The Peopling of Rapa Nui
Besides the diffusionism controversy, in which Rapa Nui plays a part because of its geographical position as the most easterly inhabited point for voyages from Polynesia and the most westerly for voyages from South America, the other great issue in local history is population. While it may not be immediately obvious, it directly touches the creation and destruction of the moai.
According to oral tradition, Rapa Nui received two waves of immigration starting around the 5th century A.D., though the first material evidence is far more recent, about A.D. 800. Playa Anakena, the north shore’s sandy beach, was the ostensible landing place of Hotu Matua, leader of the eastern hanau eepe, while the hanau momoko arrived from the west. Many accounts portray these warring groups as “Long Ears” and “Short Ears,” because of the practice of earlobe elongation, but this is the result of Heyerdahl’s erroneous translation of terminology that, according to Georgia Lee, would more correctly be “corpulent people” and “thin people.”
In the aftermath of internal and external conflicts that nearly annihilated the population by the mid-19th century, oral testimony passed through a handful of survivors is, to say the least, an imprecise means of tracking local history. What seems clear, though, is that a growing population led to a remarkably complex and specialized society that produced the great monuments but which, when its limited land and sea base could support no further growth, disintegrated into a series of clan-based resource conflicts.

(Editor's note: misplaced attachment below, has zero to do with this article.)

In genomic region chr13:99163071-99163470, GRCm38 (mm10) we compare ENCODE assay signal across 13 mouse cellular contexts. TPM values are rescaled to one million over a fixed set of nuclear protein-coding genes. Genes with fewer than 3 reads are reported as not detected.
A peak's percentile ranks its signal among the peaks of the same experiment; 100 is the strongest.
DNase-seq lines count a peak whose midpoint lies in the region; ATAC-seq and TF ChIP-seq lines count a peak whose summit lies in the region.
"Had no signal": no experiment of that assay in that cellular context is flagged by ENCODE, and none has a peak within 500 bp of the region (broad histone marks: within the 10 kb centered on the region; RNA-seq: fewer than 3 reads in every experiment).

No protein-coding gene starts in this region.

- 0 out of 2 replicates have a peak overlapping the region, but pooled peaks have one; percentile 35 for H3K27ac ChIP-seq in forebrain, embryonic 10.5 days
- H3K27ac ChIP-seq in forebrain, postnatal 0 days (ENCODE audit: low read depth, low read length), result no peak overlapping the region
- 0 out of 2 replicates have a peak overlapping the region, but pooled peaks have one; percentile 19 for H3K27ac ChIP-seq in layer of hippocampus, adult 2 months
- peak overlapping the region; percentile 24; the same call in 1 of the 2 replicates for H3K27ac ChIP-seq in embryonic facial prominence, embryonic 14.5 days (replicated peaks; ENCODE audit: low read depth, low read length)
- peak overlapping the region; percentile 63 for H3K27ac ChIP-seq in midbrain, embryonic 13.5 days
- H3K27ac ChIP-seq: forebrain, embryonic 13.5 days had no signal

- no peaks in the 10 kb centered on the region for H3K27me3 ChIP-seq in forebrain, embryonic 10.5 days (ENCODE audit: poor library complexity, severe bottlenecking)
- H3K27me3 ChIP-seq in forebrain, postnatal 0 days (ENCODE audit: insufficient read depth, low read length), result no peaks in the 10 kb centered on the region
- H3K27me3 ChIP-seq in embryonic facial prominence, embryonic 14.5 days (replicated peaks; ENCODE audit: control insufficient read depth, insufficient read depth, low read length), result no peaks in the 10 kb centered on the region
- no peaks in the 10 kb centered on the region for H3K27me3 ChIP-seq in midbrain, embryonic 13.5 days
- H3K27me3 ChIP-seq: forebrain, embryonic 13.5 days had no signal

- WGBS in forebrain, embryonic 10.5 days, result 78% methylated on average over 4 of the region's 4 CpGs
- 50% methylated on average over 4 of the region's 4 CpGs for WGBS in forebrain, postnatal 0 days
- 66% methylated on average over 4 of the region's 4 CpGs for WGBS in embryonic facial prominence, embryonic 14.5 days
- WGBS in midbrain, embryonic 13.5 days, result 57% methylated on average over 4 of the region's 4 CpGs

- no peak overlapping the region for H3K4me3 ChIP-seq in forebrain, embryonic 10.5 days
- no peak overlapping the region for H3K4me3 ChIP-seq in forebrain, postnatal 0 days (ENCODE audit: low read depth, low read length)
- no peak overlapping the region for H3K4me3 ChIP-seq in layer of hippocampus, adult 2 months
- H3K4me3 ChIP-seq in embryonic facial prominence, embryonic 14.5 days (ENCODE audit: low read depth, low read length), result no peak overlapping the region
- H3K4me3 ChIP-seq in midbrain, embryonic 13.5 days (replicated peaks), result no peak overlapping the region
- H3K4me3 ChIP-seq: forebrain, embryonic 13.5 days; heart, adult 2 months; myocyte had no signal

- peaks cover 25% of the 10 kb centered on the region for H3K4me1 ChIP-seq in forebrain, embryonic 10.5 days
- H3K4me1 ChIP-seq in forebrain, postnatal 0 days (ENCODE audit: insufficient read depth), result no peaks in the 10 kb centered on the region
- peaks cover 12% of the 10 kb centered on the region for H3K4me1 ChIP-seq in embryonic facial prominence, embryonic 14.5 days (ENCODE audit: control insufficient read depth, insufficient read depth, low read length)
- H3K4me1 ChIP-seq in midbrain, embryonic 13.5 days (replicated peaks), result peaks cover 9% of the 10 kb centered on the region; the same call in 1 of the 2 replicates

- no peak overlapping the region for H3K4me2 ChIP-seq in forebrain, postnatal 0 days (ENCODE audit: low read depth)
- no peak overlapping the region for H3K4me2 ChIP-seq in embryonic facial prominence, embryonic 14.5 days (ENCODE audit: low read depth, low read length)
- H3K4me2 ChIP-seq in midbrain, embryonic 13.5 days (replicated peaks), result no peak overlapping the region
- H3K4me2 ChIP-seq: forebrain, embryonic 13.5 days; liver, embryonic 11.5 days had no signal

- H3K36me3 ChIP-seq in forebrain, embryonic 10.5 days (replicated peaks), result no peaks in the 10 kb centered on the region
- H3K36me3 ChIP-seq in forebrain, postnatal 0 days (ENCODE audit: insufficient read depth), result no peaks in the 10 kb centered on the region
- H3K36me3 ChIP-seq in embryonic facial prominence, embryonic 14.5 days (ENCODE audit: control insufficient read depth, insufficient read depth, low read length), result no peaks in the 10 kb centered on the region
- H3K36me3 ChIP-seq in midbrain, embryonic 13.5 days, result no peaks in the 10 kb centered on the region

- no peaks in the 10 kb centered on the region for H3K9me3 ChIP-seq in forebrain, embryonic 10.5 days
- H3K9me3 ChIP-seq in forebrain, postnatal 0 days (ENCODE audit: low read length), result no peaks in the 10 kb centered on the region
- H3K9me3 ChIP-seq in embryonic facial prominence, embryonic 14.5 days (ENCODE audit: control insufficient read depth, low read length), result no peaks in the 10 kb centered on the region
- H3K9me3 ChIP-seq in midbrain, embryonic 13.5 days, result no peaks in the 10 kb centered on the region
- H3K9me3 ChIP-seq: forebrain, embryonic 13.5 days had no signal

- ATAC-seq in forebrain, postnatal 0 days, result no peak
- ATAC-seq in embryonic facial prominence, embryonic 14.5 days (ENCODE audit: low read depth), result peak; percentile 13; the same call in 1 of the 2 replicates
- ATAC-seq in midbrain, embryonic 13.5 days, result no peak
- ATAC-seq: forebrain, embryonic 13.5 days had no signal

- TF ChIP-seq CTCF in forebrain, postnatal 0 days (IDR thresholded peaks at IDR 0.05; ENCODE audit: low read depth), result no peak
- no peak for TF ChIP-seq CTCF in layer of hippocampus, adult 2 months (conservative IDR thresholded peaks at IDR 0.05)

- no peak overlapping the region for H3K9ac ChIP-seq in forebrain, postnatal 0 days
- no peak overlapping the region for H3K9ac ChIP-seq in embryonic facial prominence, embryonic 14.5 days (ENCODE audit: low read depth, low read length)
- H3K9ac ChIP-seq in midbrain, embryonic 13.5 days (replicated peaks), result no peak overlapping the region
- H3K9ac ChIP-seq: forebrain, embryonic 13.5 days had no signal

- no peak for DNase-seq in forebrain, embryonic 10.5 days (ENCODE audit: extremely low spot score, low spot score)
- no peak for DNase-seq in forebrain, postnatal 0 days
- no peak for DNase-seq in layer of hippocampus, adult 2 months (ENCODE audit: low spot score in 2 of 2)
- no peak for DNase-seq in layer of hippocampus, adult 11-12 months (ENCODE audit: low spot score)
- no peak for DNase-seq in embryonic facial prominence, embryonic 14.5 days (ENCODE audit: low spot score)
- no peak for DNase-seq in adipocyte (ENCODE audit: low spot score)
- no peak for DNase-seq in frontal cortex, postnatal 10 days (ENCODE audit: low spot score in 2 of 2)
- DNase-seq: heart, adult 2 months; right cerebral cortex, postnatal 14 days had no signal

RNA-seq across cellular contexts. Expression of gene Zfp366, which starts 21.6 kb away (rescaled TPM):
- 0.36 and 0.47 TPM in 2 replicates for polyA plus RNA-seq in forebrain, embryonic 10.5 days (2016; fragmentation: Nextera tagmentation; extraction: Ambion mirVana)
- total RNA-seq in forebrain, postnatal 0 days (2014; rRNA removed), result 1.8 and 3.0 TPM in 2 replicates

In its early centuries, Rapa Nui was a thinly populated island with a redistributive economy, but as the population grew its akiri (kings) and priests presided over a society where artisans fashioned the enormous moai and commoners performed the dangerously laborious process of moving the megaliths to the imposing ahu (altars or platforms) on which they would stand. This consumed enormous amounts of resources, including food and forests, until shortages ignited a series of wars; by A.D. 1600 or so, these conflicts had divided the island, toppled many of the moai that symbolically represented the lineages, and even degenerated into ritual cannibalism. In a situation that many modern scientists might interpret as a classic imbalance between population and resources, the society seen by the first Europeans was a precarious one, and things would get far worse before getting better.
© Wayne Bernhardson from Moon Chile, 2nd edition